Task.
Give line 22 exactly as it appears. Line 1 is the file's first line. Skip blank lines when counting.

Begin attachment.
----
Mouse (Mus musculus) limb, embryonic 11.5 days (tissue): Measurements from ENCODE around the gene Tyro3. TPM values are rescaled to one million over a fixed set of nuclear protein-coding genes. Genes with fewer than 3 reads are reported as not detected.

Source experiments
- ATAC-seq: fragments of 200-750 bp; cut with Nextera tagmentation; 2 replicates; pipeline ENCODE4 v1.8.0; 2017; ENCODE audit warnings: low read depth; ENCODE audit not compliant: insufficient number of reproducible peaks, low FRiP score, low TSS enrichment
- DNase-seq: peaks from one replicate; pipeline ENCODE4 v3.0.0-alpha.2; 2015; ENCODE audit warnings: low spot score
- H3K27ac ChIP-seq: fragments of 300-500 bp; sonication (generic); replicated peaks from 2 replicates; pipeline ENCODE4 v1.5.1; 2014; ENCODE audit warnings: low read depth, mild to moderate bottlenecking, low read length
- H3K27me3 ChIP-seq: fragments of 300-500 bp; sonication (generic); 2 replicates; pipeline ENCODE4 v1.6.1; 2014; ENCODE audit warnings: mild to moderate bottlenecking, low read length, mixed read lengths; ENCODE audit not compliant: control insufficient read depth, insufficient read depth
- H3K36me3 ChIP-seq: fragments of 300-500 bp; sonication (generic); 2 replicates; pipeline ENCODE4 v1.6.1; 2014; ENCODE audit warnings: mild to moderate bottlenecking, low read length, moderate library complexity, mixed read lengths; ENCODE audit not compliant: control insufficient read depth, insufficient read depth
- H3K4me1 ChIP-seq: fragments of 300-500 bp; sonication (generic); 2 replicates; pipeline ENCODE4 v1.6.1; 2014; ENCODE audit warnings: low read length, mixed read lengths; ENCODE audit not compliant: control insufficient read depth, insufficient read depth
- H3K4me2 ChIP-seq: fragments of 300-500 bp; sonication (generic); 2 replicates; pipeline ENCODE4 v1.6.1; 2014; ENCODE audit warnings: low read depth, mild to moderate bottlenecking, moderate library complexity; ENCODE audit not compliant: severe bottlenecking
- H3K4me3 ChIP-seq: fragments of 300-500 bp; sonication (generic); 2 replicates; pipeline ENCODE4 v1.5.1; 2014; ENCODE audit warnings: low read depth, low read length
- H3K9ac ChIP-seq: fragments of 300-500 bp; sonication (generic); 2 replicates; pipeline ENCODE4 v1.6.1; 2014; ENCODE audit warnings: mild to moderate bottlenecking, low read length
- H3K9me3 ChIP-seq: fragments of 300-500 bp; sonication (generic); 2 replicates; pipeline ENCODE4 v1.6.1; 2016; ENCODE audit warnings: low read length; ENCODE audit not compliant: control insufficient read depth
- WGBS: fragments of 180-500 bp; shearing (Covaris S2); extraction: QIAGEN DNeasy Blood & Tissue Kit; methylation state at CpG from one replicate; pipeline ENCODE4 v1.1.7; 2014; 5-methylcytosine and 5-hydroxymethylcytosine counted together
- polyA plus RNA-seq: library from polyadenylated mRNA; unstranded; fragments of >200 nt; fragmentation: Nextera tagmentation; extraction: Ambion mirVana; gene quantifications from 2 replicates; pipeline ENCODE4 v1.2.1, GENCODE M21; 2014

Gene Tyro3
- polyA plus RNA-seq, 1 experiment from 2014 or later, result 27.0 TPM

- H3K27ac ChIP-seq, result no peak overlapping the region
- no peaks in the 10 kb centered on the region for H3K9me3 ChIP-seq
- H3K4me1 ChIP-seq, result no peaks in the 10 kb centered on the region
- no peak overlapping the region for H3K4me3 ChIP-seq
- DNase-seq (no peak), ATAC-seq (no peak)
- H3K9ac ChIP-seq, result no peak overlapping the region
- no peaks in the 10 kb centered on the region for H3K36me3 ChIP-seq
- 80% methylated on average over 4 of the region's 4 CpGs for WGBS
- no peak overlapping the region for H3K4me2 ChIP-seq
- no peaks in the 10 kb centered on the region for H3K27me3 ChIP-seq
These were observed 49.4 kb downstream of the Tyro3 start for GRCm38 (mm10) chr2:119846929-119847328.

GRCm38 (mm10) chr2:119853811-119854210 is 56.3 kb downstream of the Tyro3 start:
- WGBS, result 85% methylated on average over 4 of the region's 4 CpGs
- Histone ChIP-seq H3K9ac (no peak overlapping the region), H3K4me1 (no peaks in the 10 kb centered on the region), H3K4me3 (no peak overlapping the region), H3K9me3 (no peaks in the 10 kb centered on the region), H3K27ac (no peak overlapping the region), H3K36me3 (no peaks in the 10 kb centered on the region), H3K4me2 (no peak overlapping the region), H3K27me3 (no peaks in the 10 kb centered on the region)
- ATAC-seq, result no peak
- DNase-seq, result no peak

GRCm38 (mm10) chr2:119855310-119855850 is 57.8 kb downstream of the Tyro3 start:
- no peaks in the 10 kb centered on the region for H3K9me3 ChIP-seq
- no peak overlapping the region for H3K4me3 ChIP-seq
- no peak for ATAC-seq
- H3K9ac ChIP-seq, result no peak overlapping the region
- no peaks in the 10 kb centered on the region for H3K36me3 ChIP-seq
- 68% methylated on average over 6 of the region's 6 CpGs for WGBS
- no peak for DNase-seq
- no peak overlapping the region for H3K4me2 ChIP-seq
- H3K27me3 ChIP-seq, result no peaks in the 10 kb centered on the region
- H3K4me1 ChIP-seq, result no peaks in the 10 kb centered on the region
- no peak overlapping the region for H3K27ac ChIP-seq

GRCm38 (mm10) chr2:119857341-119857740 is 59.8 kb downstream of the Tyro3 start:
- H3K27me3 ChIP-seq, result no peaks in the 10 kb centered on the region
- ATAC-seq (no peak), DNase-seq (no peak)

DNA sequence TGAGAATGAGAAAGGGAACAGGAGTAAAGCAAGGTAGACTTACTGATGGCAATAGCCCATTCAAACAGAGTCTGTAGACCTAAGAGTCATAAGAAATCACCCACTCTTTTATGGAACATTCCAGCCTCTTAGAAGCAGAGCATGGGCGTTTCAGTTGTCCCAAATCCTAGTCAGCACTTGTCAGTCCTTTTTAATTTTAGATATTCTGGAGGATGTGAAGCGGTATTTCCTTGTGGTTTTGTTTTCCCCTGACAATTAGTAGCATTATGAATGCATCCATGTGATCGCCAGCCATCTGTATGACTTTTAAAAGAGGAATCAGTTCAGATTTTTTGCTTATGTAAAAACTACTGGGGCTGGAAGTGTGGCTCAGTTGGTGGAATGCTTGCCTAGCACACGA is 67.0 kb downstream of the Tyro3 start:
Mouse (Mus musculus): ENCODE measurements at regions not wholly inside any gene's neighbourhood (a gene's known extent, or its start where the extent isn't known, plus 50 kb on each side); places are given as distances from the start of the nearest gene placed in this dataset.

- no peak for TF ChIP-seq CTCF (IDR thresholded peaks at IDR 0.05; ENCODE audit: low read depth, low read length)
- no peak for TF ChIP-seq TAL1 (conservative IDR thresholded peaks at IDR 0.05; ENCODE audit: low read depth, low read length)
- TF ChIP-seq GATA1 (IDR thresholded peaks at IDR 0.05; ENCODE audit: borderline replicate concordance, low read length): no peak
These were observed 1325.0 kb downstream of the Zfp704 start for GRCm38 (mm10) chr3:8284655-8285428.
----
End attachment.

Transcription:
- H3K9ac ChIP-seq, result no peak overlapping the region